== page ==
Day 46, Gloucester to Berkeley, 25 miles. 'The Best Pub Ever.'
What a strange day. Knowing I had around one marathon to cover today, I was up early and enjoyed a simple but hearty breakfast courtesy of my absent Airbnb hosts who had left a plethora of tasty treats in the fridge for guests to use. I met the other guest from the pink room I had nearly ruined the night before and it turned out he lived on the Isle of Dogs, a mere 15 minute train ride away from my own dwelling - small world.
The day began by taking in the sights of Gloucester as I worked my way across the city to the start of the Gloucester and Sharpness canal - maybe it was the overcast skies and light morning drizzle but Gloucester is a gloomy place indeed. So far the Severn towns and cities had all been lovely in their own way but aside from the very impressive cathedral, Gloucester just didn't do it for me. Interestingly the bones of King Edward II are kept at Gloucester, one of the few medieval kings to not receive burial honours at a more mainstream cathedral such as Westminster or Winchester, mainly due to his lacklustre performance during his time as monarch. As I turned onto the canal I noticed 2 things, firstly the rain was slowly but surely increasing in potency, and secondly there was a fishing event on which meant that every 30 or so yards along the canal sat a moist and grumpy fisherman - it was an odd sight, seeing old men perched on the edge of the canal barely moving for fear of scaring the Gloucestershire fish away.
The canal went on, and on, and on. Looking at my maps I knew I had around 18 miles to plod along the waterway before eventually turning off and whilst these were easy going miles (aside from the occasional deluge), it was incredibly boring after a while. Still, compared to the Staffordshire Way or being on the wrong side of the Severn I knew better than to complain about dull mileage. As the day wore on the canal became increasingly more rural with strange signs and advertisements littering the benches and posts that I passed. One such sign proclaimed the 'Annual Elver Eating World Championship' (an elver is a baby eel), a competition so disgusting in nature that I simply had to get a photo.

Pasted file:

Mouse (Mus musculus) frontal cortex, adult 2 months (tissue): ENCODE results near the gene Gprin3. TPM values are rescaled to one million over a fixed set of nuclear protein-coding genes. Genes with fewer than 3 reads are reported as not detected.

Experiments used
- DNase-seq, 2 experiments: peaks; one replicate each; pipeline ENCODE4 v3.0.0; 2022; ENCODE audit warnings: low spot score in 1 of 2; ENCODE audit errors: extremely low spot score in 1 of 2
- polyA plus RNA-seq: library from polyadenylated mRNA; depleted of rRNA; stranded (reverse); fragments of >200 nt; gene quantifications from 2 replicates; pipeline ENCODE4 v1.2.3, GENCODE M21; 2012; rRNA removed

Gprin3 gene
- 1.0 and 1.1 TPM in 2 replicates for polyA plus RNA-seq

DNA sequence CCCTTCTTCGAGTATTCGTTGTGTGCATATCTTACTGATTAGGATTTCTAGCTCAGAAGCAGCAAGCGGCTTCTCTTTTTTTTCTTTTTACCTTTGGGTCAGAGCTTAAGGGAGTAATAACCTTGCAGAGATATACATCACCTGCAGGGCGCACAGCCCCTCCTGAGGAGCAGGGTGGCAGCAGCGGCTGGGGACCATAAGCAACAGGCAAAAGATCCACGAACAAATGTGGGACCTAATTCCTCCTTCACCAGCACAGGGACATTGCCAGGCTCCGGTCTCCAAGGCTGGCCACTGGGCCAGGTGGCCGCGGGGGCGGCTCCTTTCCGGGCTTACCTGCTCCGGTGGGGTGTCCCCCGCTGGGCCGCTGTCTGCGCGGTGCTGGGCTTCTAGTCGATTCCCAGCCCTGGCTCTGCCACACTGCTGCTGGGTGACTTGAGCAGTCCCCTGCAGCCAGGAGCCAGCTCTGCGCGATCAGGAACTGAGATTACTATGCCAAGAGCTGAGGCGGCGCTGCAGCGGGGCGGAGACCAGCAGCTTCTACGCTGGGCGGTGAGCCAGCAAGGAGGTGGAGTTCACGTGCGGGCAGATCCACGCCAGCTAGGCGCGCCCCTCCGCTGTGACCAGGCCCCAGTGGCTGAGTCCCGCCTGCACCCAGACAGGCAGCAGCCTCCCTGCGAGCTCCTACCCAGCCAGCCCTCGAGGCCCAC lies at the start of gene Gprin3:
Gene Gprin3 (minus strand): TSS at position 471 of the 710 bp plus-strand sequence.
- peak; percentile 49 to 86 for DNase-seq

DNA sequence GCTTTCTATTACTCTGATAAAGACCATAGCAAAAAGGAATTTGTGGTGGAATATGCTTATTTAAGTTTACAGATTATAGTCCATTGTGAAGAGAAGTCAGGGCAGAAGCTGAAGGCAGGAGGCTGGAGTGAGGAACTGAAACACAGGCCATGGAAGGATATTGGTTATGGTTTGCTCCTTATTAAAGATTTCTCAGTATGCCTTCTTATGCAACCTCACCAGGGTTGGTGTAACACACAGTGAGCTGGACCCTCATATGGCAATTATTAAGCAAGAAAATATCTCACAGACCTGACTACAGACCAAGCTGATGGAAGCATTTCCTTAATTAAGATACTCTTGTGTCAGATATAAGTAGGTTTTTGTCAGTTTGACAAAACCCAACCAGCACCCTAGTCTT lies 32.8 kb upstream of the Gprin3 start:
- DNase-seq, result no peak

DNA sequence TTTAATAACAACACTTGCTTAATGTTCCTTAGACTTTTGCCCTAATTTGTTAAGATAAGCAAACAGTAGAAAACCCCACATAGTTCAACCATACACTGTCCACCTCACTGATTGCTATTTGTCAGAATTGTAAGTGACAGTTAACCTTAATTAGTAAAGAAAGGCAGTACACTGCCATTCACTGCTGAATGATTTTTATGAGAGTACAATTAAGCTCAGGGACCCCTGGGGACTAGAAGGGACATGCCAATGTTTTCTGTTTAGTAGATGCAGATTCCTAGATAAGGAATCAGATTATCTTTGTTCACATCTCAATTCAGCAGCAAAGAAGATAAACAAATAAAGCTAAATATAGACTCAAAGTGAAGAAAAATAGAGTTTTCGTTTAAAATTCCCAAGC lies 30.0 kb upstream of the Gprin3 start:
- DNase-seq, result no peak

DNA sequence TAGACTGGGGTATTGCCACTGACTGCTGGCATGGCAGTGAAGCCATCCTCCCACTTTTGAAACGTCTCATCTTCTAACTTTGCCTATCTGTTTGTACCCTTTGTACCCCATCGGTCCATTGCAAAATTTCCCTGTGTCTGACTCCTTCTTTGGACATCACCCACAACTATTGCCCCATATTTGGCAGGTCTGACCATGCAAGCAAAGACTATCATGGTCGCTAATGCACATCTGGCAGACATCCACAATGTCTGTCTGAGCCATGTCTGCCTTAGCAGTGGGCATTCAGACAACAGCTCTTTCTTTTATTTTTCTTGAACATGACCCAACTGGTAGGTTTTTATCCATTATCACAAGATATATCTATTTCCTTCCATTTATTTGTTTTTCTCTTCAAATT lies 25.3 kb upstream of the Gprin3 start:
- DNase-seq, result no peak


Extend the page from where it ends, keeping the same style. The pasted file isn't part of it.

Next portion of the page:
Regrettably I had just missed the event, but at least now I know what my plans are for May 2020. I soon approached Frampton on Severn around lunchtime and called ahead to see if the pub had any availability - sadly I had not realised this was the May bank holiday weekend and as a result the pub was full. I checked my maps and found a highly rated cafe, Mrs Massey's, just a mile or so away, however finding the cafe was incredibly challenging, as it was tucked away in the middle of an odd industrial estate. Once I arrived, however, I could not have found a better place. Mrs Massey herself happened to live in Berkeley, my destination for the evening and we ended up chatting about my walk and the places I had seen so far. The steak baguette I ordered was delicious and at the end the staff not only said my meal was on the house, but Mrs Massey also very kindly thrust a crisp £20 note into my hand to go towards my fundraising - it was an unexpected act of generosity that left me quite touched. If you ever find yourself in Frampton on Severn (unlikely I know), I cannot recommend Mrs Massey's highly enough, although sadly there were no elvers on the menu.
After Mrs Massey's, the remaining canal miles seemed a lot less dull and buoyed by pleasant human interaction the miles melted away as the clouds began to break and the sun started to weakly shine through the early afternoon hours. A man in a barge on the canal shouted over to me as I walked, asking if I was walking the end to end, I yelled back affirmatively and he cheered me and tooted his barge's horn - I was beginning to warm to this part of the country. I met a man with 2 dogs who also donated to my page after a brief chat and I once more departed from a random conversation with a spring in my step.
The canal terminates at Sharpness, but I would be turning off when I reached the penultimate lock at Purton, eventually the lock swung slowly into view as the canal weaved its way to its end and I was thrilled to be leaving the walkway. It had been easy and quick in terms of distance covered, but 18 miles on the same, largely straight, piece of path is enough for anyone I should think.